14. 10 Skills to Succeed at Almost Anything. Yeah, that includes college.
    15. Advice for Students: 10 Steps Toward Better Writing. I found while going to school (as well as while in the real world), writing well was one of the most important skills I could have. So many students were bad at it, so being good at it helps you stand out.
    16. 6 Things That Every Workforce Entrant Should Know. If this is your last school year coming up before you enter the real world, congrats! Oh, by the way, there are a couple of things you should know before you venture into the workforce.
    17. How to Revamp Your Study Habits for Better Grades. Cramming for quizzes and tests is no way to get through school. Follow Clint’s advice to change the way you study to become more efficient and effective.

    Do you have any good lifehacks for college goers? If so, drop them down in the comments.

    (Photo credit: Education book on table via Shutterstock)

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    More by this author

    CM Smith

    A technologist and writer who shares advice on personal productivity, creativity and how to use technology to get things done.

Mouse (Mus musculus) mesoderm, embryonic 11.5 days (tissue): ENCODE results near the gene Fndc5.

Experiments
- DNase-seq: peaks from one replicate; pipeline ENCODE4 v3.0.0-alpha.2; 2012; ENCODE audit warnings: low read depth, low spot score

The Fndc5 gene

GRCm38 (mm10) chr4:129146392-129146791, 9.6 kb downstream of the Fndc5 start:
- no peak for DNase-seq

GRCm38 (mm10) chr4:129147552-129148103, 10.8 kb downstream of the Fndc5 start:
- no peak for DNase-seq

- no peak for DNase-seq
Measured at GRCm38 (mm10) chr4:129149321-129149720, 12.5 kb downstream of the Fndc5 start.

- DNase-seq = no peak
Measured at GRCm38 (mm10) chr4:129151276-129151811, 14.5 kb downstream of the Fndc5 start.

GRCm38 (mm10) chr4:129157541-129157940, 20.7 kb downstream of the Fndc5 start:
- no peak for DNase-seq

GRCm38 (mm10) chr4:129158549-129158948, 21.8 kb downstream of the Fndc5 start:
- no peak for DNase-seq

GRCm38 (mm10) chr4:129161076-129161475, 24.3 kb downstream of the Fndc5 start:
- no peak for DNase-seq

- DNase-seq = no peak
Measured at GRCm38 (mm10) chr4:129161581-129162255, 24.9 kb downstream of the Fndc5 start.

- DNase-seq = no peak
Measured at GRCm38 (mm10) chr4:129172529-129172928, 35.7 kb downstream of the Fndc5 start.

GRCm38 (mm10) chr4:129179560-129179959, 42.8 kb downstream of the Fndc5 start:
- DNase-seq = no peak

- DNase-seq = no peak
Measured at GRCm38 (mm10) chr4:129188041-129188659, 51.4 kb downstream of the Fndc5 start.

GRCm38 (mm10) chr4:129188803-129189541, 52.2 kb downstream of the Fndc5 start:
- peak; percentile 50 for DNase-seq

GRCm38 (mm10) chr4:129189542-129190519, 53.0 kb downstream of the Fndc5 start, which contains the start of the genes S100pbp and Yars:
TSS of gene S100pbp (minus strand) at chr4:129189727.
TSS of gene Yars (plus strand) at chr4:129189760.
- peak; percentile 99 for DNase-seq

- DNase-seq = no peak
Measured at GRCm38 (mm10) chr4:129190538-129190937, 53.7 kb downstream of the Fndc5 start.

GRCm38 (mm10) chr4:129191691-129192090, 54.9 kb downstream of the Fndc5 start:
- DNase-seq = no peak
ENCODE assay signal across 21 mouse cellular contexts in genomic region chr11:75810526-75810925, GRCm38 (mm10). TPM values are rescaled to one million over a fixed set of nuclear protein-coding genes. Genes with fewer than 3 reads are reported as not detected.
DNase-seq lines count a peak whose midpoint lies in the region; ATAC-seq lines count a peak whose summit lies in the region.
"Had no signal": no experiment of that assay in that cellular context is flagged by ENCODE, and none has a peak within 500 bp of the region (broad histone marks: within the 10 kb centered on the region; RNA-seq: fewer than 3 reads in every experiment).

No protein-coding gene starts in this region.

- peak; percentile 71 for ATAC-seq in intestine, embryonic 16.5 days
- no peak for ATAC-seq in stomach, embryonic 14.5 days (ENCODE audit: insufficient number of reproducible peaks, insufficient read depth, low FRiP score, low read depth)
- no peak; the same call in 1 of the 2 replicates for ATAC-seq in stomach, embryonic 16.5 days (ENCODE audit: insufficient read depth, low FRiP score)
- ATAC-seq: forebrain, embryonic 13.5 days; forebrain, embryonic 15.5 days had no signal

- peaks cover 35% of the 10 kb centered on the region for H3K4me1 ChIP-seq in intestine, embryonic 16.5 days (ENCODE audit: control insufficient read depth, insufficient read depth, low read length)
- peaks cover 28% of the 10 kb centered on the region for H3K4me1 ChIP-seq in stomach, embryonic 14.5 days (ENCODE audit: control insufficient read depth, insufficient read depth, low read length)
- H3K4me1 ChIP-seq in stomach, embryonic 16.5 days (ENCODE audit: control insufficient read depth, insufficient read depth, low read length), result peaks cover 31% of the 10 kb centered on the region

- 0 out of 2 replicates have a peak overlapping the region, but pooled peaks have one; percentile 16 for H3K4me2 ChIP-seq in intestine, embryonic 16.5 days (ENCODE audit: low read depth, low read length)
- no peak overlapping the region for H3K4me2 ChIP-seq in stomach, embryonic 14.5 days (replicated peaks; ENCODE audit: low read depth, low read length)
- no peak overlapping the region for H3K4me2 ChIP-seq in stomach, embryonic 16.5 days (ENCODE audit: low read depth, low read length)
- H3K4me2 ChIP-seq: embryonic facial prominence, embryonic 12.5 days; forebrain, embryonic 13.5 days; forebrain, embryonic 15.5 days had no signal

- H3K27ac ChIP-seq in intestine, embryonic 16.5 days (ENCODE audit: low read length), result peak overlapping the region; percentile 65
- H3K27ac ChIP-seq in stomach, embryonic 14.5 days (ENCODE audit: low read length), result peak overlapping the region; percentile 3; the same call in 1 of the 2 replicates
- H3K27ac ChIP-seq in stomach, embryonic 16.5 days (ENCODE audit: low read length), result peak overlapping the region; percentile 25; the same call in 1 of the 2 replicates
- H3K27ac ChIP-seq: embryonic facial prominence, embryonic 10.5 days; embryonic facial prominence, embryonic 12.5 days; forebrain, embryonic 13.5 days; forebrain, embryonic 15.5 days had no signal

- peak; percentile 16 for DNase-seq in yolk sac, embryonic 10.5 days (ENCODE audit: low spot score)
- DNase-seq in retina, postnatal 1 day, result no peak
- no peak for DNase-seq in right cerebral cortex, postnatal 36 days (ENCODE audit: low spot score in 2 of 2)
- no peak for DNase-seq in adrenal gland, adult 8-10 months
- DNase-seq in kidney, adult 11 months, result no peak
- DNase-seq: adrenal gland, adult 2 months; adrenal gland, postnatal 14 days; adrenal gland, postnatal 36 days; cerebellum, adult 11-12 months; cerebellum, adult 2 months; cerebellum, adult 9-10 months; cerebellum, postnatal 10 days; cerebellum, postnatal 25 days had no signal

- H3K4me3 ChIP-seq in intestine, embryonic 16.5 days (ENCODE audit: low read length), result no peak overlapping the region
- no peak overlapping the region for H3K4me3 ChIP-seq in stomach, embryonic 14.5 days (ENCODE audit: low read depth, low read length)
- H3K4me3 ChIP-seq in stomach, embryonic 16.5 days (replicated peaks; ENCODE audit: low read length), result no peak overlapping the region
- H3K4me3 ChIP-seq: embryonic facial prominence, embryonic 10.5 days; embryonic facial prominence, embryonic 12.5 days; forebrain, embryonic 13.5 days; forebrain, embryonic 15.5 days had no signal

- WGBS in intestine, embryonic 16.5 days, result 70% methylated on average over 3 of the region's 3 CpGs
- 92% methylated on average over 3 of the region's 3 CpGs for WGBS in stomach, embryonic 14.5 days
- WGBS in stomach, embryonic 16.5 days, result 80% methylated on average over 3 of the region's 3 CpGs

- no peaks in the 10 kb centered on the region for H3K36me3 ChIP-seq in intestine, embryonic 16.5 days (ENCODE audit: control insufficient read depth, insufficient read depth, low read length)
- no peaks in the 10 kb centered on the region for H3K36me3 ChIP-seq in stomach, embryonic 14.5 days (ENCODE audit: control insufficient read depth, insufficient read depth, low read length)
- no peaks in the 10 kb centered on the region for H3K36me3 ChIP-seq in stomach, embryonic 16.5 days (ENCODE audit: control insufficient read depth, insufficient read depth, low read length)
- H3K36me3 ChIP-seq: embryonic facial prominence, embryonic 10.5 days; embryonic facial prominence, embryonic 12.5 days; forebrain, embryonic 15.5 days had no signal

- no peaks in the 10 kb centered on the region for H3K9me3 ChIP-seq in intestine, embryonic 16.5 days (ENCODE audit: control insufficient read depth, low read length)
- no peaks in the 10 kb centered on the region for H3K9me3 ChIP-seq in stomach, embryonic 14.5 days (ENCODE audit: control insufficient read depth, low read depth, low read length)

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    Published on August 4, 2020

    How Smart Goal Setting Helps You Make Lasting Changes

    How Smart Goal Setting Helps You Make Lasting Changes

    SMART goal setting is one of the most valuable methods used by high achievers today to actualize their life goals time after time. SMART goal setting is the inverse of random or carefree goal setting without strategy.

    Perhaps, you’ve always wished to get back in shape, get an annuity, or take control of your finances, but you failed to act. When you approach your goals with a care-free and nonchalant attitude, you’re less likely to achieve them.

    You should have a strategic goal setting method in place, and learning how to set smart goals is imperative in this case. The method is time-tested and purposeful, meaning it can help you achieve your goals now.